Tell a Story

Friendly Reminder: Tell a Story

By Andy Stanton-Henry

We recently gathered for our second annual QLC Quaker Leadership Conference. In case you missed out, our theme this year was “Stories for the Future.” Together, we explored how we tell the story of the Quaker movement that evokes possibility for the future.

Storytelling is an ancient and sacred practice. Long before Quakers gathered in a circle to listen for the holy whisper, human beings gathered around a fire and told stories. Storytelling was a way for earlier human communities to share knowledge, gather wisdom, and strengthen community. It still is.

I’ve noticed that some Friends get nervous when we talk about storytelling. With our commitment to integrity, some folks feel that “telling a story” comes a little too close to “telling a fib.” And, for some Friends, the act of telling a story that you either experienced or created sounds a little too “fleshly” or manipulative. Some Friends, particularly in the past, have gone to great lengths to make sure their spoken ministry reflects only the Divine Voice and not their own (i.e. singsong).

With these concerns noted, I submit that we should still tell stories.

We should tell more of them.

And we should practice storytelling as a communal spiritual practice.


1. Because stories are powerful. They reach into that deep and ancient part of our soul that knows stories contain the wisdom we need to find Ways Forward. Some of the most meaningful and formative ministry I’ve heard has come through a personal story.

2.Because stories are invitational. The best stories aren’t about glorifying an individual but inviting others into relationship, reflection, and journey. And they often accomplish this invitation by sneaking straight into our heart, bypassing many of our mental barriers.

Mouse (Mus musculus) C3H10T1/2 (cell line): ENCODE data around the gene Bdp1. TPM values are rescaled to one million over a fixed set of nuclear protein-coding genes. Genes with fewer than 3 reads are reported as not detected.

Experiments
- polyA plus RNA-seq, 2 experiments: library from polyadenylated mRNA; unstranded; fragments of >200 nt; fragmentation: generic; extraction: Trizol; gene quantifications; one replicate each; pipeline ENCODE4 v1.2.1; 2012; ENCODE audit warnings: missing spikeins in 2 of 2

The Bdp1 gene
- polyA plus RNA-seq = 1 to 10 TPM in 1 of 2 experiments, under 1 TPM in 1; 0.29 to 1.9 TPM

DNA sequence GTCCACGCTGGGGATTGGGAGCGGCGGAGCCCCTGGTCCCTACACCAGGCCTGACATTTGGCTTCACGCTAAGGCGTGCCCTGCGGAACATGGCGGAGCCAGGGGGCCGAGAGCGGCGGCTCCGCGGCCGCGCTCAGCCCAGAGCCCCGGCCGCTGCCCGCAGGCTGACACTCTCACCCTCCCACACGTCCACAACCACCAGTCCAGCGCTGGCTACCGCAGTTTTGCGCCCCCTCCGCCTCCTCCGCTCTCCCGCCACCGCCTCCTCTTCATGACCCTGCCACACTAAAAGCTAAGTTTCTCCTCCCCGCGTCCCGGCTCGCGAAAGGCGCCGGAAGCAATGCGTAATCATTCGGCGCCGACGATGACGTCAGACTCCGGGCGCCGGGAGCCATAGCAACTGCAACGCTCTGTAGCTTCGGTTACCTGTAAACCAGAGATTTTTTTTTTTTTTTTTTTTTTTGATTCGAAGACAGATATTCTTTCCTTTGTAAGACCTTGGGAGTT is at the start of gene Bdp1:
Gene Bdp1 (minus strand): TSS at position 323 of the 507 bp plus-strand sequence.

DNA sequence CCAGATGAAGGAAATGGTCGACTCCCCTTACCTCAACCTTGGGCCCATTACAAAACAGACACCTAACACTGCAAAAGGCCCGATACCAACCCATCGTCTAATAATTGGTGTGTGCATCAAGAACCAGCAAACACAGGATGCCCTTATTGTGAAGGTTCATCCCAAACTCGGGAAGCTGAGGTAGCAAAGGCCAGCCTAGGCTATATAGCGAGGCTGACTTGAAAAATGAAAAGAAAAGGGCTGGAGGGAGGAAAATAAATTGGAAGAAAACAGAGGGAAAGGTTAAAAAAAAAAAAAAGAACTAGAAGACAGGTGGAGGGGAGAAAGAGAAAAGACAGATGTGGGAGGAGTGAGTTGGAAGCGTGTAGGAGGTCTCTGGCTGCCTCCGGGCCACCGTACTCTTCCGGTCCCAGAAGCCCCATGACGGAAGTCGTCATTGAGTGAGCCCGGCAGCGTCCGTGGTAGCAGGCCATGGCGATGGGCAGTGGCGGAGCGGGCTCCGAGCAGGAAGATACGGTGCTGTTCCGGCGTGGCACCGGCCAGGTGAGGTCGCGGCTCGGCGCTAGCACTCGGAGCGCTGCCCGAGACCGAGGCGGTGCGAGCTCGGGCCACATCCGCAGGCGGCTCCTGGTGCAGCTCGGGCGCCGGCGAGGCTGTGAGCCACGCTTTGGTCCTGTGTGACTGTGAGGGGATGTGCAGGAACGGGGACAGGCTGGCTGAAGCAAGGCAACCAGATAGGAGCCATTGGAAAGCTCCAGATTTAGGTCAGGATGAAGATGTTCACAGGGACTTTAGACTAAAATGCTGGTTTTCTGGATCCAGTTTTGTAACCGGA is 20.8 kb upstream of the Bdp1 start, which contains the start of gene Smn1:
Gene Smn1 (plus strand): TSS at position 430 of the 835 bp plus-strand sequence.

3.Because stories are spiritual. If we are concerned with channeling the Divine Voice we should remember that storytelling is one of the Divine’s favorite strategies. So much scripture is theological history, spiritual narrative, and parable. We are hard pressed to name a prophet or spiritual teacher who didn’t use story as a primary mode of instruction.

Over the next two weeks, consider how you can incorporate story into your life and leadership. Here are three suggestions:

  • Preaching & Vocal Ministry: When preparing to give spoken ministry, consider if this idea or imperative flows from a personal experience you’ve had. Could this message be told better using a story?
  • Outreach & Evangelism: When a visitor comes to worship or a new acquaintance asks about Quakerism, consider a story that might help demonstrate Quaker values and convictions. Is there a story, whether from Quaker history or your meeting or your organization, that could narrate the Quaker message before jumping to abstract principles and testimonies.
  • Pastoral Care: When meeting with a Friend to offer care and companionship, consider how you can invite and honor their story. Before jumping to guidance or prayer, how can you make room for them to tell a story that rises from (and reveals) their condition.